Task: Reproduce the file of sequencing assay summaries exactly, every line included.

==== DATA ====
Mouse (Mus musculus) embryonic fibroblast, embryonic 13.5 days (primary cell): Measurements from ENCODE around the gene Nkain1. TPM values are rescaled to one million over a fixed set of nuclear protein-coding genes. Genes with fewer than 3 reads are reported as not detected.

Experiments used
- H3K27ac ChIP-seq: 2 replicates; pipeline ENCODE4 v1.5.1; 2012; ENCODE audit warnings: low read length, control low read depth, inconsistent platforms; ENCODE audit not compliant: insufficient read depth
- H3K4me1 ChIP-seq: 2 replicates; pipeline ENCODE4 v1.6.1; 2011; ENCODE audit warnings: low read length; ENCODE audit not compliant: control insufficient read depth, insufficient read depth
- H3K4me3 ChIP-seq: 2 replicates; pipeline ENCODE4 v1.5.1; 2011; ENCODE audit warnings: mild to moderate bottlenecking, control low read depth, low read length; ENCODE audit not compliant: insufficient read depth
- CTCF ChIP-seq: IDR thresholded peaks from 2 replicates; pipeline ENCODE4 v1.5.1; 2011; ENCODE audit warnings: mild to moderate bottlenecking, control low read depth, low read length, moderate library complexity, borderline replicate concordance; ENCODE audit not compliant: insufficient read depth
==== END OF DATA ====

Mouse (Mus musculus) embryonic fibroblast, embryonic 13.5 days (primary cell): Measurements from ENCODE around the gene Nkain1. TPM values are rescaled to one million over a fixed set of nuclear protein-coding genes. Genes with fewer than 3 reads are reported as not detected.

Experiments used
- H3K27ac ChIP-seq: 2 replicates; pipeline ENCODE4 v1.5.1; 2012; ENCODE audit warnings: low read length, control low read depth, inconsistent platforms; ENCODE audit not compliant: insufficient read depth
- H3K4me1 ChIP-seq: 2 replicates; pipeline ENCODE4 v1.6.1; 2011; ENCODE audit warnings: low read length; ENCODE audit not compliant: control insufficient read depth, insufficient read depth
- H3K4me3 ChIP-seq: 2 replicates; pipeline ENCODE4 v1.5.1; 2011; ENCODE audit warnings: mild to moderate bottlenecking, control low read depth, low read length; ENCODE audit not compliant: insufficient read depth
- CTCF ChIP-seq: IDR thresholded peaks from 2 replicates; pipeline ENCODE4 v1.5.1; 2011; ENCODE audit warnings: mild to moderate bottlenecking, control low read depth, low read length, moderate library complexity, borderline replicate concordance; ENCODE audit not compliant: insufficient read depth